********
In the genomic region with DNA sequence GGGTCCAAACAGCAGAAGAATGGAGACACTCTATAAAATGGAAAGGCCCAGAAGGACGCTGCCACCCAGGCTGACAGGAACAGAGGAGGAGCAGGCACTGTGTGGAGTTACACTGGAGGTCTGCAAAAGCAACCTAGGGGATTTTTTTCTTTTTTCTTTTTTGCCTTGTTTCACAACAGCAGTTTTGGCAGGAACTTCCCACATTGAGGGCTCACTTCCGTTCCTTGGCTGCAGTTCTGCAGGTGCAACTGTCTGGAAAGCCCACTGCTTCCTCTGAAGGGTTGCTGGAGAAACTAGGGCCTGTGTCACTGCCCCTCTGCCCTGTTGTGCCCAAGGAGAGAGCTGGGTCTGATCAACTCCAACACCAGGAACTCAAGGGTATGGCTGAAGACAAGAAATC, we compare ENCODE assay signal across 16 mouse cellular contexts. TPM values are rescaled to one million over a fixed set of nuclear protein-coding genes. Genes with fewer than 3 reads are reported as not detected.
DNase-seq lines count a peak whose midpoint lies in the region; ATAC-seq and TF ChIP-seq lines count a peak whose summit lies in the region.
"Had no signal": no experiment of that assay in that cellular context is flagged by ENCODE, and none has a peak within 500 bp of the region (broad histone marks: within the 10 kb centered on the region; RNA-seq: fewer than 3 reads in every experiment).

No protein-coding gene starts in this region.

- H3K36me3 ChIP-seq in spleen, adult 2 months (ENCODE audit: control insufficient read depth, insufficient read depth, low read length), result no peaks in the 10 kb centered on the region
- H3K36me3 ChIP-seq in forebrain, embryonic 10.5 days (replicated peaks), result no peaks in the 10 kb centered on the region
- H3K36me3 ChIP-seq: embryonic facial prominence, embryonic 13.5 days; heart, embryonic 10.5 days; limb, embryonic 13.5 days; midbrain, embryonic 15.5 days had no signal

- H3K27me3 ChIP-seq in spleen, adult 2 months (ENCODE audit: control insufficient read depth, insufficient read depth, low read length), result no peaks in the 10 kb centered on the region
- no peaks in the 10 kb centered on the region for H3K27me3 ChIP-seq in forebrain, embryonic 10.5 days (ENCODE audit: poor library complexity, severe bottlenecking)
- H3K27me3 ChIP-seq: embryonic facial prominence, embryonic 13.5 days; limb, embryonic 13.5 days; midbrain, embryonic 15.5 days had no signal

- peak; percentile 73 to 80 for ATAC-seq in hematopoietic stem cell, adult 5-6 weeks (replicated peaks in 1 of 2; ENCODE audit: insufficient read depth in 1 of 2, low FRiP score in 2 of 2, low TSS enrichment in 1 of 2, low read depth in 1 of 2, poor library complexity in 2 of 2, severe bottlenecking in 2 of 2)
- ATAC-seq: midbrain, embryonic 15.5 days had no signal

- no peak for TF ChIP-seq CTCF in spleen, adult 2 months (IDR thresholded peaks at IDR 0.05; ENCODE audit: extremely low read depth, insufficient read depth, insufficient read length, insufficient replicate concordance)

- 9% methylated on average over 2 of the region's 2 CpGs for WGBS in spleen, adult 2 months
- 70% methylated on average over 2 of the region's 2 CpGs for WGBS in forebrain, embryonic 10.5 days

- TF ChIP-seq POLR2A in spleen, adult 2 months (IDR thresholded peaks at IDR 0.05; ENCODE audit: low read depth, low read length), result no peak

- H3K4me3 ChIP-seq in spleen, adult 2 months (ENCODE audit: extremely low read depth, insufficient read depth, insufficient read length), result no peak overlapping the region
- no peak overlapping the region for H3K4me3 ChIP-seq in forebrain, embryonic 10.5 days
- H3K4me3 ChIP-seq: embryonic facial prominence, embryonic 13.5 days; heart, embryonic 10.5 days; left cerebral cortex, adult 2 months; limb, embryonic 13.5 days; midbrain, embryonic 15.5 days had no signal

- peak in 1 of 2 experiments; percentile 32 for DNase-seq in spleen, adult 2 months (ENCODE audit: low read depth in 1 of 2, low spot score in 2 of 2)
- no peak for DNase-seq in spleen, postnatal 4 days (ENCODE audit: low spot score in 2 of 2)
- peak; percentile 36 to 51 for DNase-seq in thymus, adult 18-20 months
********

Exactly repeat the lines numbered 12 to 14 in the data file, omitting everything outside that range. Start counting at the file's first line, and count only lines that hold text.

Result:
- ATAC-seq: midbrain, embryonic 15.5 days had no signal

- no peak for TF ChIP-seq CTCF in spleen, adult 2 months (IDR thresholded peaks at IDR 0.05; ENCODE audit: extremely low read depth, insufficient read depth, insufficient read length, insufficient replicate concordance)

- 9% methylated on average over 2 of the region's 2 CpGs for WGBS in spleen, adult 2 months